Cross multi-tool

3D Printing & Imaging Craft & Design
Cross multi-tool
bit cross.jpg

Dutch designer Michiel Cornelissen sells these cruciform screwdrivers, which are laser-sintered stainless steel. There’s a flat-blade, a Phillips head, and an IKEA-sized hex bit. [via Dude Craft]

12 thoughts on “Cross multi-tool

  1. Ichabod Crane says:

    I love it! What else truly states I worship at the alter of DIY? When I say I worship the Maker I actually mean worship a maker. I am so wanting this, but no way am I spending over a hundred US dollars (69.50 Euros) for it.

    Anyone have any ideas on making a less expesive version?

    1. Anonymous says:

      not just too expensive — “not as hard as real bits”. just a piece of jewelry, really.

  2. clvrmnky says:

    No Robertson? Seriously. A good chunk of my world is held together by Robertson head screws.

    I even had a box of Robertson drywall screws once — seriously rare.

    As a side-effect, a Robertson would be less pointy.

  3. ethicalcannibal.livejournal.com says:

    I got paid today. I saw this and thought it was perfect. I was all set to buy. That was until I clicked the link and saw the price. Never mind. I’m sure there’s a diy person on my continent that can show me how to make one, or make one and sell it at an affordable price.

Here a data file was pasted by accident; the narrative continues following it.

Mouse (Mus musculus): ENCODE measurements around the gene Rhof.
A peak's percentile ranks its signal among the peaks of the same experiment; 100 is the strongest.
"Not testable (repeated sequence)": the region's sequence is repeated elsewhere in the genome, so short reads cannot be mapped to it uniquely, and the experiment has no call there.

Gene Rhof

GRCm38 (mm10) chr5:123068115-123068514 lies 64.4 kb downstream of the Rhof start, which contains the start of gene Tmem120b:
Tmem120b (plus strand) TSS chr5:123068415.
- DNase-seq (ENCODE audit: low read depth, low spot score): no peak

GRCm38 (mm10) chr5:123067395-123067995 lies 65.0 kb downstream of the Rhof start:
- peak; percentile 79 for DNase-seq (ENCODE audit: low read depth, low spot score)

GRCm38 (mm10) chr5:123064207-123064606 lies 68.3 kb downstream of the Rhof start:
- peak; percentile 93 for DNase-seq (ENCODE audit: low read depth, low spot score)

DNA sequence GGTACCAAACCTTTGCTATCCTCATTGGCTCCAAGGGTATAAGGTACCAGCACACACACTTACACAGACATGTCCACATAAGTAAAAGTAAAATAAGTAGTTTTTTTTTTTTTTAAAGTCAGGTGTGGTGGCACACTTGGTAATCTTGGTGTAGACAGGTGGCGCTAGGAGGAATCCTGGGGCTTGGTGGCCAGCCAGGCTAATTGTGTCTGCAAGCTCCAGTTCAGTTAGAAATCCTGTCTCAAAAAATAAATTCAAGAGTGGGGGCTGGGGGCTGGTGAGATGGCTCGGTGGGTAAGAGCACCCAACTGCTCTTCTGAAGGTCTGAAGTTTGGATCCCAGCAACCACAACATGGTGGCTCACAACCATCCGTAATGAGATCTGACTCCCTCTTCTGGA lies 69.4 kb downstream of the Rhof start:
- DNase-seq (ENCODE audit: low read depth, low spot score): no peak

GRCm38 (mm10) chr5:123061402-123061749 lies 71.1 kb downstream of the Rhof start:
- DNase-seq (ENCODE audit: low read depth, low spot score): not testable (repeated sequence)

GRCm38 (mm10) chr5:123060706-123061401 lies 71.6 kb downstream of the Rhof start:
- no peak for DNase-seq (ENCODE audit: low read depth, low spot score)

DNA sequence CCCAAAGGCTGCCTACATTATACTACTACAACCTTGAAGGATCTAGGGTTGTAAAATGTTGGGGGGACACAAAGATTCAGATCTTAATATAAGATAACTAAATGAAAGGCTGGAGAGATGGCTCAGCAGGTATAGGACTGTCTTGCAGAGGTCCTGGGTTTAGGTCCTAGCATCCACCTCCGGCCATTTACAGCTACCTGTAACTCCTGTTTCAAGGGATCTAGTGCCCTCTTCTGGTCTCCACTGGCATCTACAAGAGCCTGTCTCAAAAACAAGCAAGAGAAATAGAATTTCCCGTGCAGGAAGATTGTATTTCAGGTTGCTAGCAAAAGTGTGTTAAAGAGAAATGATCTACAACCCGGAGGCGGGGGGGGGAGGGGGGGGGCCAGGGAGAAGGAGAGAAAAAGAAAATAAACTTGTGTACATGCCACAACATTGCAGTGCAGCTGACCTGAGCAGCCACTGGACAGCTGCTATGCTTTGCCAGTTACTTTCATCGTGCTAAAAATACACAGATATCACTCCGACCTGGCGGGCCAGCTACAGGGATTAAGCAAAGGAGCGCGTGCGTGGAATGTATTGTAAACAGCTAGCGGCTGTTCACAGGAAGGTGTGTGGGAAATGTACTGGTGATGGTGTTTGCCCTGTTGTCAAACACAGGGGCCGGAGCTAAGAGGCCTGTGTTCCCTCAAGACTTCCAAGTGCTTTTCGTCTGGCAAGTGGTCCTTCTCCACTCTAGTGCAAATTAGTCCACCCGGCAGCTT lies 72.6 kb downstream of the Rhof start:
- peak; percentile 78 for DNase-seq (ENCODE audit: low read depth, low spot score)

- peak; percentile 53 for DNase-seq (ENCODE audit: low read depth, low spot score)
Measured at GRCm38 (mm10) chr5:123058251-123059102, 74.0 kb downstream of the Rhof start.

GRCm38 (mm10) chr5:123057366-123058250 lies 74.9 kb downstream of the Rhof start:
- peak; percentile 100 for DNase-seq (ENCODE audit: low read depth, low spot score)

4. craig says:

    Oh sure. You could seriously make one yourself but more practical. Buy two double ended bits; one phillips #1 and #2 on each end, and a slotted double end bit. File a notch in each one half way through and put them together like a pair of Lincoln Logs. Then sweat solder them with lead free silver solder and flux with a torch. Of course the crucifix design would rely on finding one of your double ended bits shorter than the other.

  5. Ryan says:

    I hate to rain on the seller’s parade, but he made it for about $8 a piece. He could probably sell them for $20 and still make a healthy profit. For those of you who have a 3D cad program (Alibre offers a $99 program that kicks ass), you can submit your design to shapeways.com. They can produce something in the same material the same way as the piece above. Shapeways also has a “creator” tool although I don’t know how well it works. There may be other websites that offer similar services that I don’t know about.

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I am descended from 5,000 generations of tool-using primates. Also, I went to college and stuff. I am a long-time contributor to MAKE magazine and makezine.com. My work has also appeared in ReadyMade, c't – Magazin für Computertechnik, and The Wall Street Journal.

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